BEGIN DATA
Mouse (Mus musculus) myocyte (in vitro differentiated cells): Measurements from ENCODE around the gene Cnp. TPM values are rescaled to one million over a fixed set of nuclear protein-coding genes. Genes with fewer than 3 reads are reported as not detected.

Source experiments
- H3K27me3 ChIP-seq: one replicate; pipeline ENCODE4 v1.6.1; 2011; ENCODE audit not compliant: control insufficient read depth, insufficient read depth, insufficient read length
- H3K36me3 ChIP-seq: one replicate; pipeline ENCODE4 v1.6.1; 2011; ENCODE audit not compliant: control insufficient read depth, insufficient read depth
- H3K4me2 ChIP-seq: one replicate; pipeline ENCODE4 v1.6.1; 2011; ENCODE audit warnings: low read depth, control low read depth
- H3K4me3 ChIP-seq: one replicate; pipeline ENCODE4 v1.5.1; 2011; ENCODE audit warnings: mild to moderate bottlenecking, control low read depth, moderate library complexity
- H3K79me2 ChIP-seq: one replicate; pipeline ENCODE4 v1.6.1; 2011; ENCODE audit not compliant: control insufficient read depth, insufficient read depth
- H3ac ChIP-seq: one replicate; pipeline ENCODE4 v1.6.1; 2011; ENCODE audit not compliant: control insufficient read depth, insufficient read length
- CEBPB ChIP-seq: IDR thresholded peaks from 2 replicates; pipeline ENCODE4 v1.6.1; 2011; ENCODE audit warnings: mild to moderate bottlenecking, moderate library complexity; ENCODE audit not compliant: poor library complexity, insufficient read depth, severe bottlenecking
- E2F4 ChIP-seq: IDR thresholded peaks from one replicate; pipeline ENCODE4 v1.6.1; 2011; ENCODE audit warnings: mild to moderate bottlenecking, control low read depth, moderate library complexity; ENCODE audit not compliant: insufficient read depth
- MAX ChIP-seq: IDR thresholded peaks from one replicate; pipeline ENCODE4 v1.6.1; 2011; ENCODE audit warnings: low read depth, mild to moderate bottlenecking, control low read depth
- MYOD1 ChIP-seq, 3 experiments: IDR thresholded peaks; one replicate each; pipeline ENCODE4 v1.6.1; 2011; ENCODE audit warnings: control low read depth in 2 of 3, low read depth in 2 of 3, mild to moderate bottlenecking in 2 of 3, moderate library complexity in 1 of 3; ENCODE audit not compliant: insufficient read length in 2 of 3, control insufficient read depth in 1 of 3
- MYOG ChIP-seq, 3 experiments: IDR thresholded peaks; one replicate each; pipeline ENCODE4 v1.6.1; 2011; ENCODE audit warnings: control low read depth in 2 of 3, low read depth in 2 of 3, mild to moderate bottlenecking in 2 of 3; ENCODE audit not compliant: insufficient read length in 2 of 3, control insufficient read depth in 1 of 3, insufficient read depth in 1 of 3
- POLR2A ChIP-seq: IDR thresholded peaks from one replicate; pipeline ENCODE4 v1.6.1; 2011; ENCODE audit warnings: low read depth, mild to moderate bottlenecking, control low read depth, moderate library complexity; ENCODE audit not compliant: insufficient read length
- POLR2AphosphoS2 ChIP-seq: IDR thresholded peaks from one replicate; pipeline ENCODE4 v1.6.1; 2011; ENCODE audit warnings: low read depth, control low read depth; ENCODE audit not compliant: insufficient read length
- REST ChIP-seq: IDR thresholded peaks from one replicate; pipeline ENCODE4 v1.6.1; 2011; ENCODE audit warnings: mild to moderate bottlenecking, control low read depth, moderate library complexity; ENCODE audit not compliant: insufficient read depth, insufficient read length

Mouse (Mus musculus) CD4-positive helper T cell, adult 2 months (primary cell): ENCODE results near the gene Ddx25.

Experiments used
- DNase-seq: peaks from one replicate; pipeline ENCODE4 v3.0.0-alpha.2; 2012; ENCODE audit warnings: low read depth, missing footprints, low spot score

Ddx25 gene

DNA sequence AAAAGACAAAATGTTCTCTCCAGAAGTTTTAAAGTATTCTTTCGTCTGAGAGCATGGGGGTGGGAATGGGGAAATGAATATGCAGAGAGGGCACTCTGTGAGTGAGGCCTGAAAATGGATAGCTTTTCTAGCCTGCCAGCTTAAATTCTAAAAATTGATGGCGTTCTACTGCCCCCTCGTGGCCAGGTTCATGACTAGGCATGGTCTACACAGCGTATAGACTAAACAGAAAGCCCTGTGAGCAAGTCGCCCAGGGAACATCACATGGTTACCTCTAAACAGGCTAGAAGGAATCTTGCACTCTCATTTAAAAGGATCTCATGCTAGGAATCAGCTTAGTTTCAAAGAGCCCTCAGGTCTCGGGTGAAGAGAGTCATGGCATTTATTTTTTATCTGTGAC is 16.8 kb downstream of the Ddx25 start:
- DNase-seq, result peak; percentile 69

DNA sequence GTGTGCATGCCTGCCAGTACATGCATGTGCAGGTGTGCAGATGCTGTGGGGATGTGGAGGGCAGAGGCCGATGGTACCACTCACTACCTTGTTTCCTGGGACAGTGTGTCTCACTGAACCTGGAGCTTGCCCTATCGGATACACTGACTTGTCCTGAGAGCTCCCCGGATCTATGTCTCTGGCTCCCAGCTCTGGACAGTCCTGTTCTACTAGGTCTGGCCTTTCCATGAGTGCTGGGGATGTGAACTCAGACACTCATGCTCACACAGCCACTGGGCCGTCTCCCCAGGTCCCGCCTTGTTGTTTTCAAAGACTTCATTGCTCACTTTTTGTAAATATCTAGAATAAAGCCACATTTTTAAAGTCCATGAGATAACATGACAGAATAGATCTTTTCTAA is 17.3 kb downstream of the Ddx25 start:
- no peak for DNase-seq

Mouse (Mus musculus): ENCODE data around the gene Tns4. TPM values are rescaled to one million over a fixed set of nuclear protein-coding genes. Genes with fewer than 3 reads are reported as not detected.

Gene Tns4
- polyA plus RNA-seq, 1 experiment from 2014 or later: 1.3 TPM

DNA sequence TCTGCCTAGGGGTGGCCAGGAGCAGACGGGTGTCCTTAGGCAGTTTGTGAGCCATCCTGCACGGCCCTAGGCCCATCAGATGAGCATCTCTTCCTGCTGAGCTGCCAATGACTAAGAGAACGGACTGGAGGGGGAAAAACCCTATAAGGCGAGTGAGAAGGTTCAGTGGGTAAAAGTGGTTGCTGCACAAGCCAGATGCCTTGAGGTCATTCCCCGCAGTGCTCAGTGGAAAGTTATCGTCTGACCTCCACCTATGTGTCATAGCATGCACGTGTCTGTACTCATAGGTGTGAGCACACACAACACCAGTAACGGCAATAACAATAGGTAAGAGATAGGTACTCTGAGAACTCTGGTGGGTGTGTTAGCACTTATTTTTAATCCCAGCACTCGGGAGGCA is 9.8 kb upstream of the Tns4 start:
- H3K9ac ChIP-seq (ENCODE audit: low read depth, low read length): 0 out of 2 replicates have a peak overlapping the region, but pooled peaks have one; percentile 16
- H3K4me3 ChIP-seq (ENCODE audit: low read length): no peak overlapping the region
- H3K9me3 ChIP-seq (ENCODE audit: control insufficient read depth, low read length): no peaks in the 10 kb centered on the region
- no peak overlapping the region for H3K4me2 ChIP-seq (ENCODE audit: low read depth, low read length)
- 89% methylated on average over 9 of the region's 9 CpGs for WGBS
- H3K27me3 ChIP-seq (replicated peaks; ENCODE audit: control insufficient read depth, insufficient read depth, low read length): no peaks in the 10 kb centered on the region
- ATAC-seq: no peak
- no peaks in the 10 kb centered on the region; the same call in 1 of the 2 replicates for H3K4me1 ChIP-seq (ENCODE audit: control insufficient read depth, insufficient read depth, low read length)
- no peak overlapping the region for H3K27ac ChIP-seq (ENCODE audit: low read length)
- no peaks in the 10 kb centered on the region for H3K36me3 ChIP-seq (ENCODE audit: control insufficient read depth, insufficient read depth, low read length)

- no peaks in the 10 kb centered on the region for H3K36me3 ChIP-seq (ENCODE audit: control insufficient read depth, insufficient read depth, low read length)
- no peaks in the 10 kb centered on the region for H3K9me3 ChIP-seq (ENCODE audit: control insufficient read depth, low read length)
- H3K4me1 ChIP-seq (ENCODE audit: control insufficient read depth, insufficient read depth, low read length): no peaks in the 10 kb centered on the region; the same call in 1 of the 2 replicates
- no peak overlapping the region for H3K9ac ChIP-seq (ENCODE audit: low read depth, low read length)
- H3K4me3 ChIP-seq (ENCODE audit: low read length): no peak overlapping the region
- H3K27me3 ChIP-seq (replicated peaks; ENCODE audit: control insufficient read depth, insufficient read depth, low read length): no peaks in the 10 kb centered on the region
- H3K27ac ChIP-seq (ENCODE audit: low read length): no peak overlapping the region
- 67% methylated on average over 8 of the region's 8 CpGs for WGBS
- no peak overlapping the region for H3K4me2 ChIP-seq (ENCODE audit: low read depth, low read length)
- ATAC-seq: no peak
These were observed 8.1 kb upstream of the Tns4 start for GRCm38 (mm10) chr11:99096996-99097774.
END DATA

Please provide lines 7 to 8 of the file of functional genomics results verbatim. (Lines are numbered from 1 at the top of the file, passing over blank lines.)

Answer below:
- H3K79me2 ChIP-seq: one replicate; pipeline ENCODE4 v1.6.1; 2011; ENCODE audit not compliant: control insufficient read depth, insufficient read depth
- H3ac ChIP-seq: one replicate; pipeline ENCODE4 v1.6.1; 2011; ENCODE audit not compliant: control insufficient read depth, insufficient read length